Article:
He taught me how to understand cricket. He patiently went through all the rules, all over again, at the beginning of every season (imagine being asked what an ‘innings’ is at the start of every game), until I finally started to get it.
My Dad is a loyal encouragement in my writing, even when he disagrees with what I write. He opens the jars I can’t open, and re-homes the spiders I need re-homed.
My Dad fought the courts to keep my siblings and I together, under his care, as a single father; and he worked tirelessly, every day, so that he could provide for us.
My oldest brother: was my role model growing up. He taught me the basics about ball skills in soccer, but also taught me that only practise got him to his skill level, and only practise and dedication will get me there too.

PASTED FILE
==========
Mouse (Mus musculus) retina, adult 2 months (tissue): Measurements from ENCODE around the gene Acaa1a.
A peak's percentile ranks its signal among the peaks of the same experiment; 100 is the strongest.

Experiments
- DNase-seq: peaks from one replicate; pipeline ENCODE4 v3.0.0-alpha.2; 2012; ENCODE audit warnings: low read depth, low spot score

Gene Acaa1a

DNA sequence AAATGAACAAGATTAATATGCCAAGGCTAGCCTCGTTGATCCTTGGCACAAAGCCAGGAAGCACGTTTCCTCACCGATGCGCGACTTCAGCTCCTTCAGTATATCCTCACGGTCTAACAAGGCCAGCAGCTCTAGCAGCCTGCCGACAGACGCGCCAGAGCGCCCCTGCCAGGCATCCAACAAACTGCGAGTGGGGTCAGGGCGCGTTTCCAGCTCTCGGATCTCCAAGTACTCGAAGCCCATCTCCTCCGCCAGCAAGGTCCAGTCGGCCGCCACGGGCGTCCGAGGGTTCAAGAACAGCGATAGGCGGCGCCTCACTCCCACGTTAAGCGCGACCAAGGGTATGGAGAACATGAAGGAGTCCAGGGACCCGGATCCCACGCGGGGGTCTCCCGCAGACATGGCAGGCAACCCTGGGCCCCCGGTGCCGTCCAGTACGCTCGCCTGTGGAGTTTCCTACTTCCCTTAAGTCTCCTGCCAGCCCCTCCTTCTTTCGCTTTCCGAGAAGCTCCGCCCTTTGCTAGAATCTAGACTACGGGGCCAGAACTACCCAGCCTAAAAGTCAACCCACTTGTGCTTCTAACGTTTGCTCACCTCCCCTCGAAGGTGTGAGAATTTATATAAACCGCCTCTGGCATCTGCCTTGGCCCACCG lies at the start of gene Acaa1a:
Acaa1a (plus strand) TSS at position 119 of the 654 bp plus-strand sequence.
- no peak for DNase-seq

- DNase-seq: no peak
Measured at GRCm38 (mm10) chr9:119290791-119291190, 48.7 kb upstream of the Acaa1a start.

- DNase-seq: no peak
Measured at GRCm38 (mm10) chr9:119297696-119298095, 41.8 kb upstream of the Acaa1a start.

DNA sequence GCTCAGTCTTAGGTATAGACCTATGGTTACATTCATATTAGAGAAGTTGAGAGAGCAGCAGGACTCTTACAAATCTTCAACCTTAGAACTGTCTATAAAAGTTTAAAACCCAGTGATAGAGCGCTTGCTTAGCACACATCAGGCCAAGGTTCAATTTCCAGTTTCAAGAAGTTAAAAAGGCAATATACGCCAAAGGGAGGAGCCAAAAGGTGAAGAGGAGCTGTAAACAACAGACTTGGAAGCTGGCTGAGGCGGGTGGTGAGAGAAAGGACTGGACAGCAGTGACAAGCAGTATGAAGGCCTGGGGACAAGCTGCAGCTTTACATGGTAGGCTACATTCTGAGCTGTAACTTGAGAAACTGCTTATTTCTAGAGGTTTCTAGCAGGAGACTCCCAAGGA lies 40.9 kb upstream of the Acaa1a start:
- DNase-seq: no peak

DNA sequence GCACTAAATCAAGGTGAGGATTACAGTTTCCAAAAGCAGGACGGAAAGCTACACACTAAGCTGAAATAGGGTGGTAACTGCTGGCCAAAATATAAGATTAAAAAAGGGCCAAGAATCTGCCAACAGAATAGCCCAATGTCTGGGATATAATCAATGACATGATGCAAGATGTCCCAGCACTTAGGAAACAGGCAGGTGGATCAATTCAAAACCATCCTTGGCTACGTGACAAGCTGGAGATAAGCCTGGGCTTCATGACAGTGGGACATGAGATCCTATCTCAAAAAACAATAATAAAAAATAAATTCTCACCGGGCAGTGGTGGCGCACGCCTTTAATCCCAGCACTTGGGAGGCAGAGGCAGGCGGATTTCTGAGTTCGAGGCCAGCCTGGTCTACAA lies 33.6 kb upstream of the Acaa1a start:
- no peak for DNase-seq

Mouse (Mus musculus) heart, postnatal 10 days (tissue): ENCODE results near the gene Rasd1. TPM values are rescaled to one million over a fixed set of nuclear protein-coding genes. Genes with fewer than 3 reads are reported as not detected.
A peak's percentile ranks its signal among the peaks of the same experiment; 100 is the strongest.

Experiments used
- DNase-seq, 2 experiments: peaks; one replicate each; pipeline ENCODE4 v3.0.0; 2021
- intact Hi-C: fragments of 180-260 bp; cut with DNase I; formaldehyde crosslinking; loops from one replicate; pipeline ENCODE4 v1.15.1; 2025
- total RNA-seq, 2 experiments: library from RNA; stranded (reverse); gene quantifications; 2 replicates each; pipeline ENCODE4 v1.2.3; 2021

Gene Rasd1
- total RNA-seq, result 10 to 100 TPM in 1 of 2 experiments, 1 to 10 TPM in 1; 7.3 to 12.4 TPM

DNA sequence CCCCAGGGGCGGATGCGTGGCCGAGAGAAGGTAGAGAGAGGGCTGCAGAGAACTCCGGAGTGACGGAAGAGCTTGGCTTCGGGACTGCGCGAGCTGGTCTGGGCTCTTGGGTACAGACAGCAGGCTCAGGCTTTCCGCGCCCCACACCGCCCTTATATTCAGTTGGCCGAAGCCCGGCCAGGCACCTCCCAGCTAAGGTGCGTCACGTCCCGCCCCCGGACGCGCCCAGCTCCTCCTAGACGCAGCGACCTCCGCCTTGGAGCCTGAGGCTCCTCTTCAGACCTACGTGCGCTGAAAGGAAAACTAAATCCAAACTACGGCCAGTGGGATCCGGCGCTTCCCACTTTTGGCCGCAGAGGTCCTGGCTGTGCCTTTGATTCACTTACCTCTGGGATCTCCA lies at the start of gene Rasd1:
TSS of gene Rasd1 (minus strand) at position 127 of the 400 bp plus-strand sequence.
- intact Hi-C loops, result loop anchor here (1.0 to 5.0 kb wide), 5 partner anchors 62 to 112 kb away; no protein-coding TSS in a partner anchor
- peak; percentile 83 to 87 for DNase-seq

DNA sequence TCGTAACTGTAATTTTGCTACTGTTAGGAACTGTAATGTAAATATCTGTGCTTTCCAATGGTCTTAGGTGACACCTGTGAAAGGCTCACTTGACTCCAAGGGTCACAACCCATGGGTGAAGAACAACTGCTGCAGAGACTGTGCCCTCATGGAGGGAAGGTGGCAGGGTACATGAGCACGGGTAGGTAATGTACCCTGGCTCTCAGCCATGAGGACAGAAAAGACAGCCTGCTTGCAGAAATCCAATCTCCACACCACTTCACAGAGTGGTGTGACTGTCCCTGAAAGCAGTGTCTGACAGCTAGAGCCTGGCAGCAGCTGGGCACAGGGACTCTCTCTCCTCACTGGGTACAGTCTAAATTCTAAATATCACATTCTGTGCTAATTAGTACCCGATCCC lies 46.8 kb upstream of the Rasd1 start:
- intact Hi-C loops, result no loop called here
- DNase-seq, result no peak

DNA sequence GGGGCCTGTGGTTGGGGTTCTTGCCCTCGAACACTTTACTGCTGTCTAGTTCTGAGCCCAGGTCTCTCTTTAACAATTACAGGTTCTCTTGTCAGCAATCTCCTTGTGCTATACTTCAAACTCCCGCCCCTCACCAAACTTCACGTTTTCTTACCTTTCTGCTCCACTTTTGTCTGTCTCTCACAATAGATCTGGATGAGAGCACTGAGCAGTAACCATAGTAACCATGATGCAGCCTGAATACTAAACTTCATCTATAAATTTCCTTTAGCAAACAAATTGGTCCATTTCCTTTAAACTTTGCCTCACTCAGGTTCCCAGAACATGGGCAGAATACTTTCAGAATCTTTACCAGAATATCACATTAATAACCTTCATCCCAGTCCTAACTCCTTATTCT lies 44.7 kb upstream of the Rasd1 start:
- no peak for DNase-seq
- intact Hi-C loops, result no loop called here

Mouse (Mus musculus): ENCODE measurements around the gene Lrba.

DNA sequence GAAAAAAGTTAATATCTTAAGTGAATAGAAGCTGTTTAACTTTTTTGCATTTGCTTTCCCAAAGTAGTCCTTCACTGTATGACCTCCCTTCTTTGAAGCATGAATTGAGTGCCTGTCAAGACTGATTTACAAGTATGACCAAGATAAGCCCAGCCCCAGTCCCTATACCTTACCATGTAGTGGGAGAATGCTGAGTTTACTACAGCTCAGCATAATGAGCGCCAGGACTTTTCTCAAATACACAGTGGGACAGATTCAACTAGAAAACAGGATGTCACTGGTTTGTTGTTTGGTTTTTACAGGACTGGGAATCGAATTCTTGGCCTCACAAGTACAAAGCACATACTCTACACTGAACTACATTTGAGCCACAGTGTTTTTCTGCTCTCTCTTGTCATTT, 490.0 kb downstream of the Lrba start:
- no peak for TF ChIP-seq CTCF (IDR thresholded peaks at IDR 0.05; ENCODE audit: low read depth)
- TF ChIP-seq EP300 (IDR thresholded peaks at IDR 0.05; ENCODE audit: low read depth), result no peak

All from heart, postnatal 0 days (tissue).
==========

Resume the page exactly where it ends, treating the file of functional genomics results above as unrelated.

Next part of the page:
My oldest brother taught me, at about 7 years of age, that I can’t be unsure about my salvation. He has always encouraged me to pursue God with everything I am. He taught me to trust in God, but also “not to be an idiot” (his way of teaching me about wisdom).
My oldest brother, after I was hit by a car and looked in a bad way, told his best friend that I couldn’t die, because God was going to use me to do greater things than him.
My youngest-older brother was my closest friend, confidant, and spiritual encouragement. When our church fell apart, and left me disillusioned with Christians and church, he never stopped prompting me to come back.
My youngest-older brother taught me about sex-trafficking and slavery, and how Christians need to oppose it. He told me to let companies know that I would not support them if they did not support humanity.
My youngest-older brother recognised gifts in my life that I had not yet recognised. He taught me that being a woman did not make me less, and he told me to speak out when men try to do wrong by me.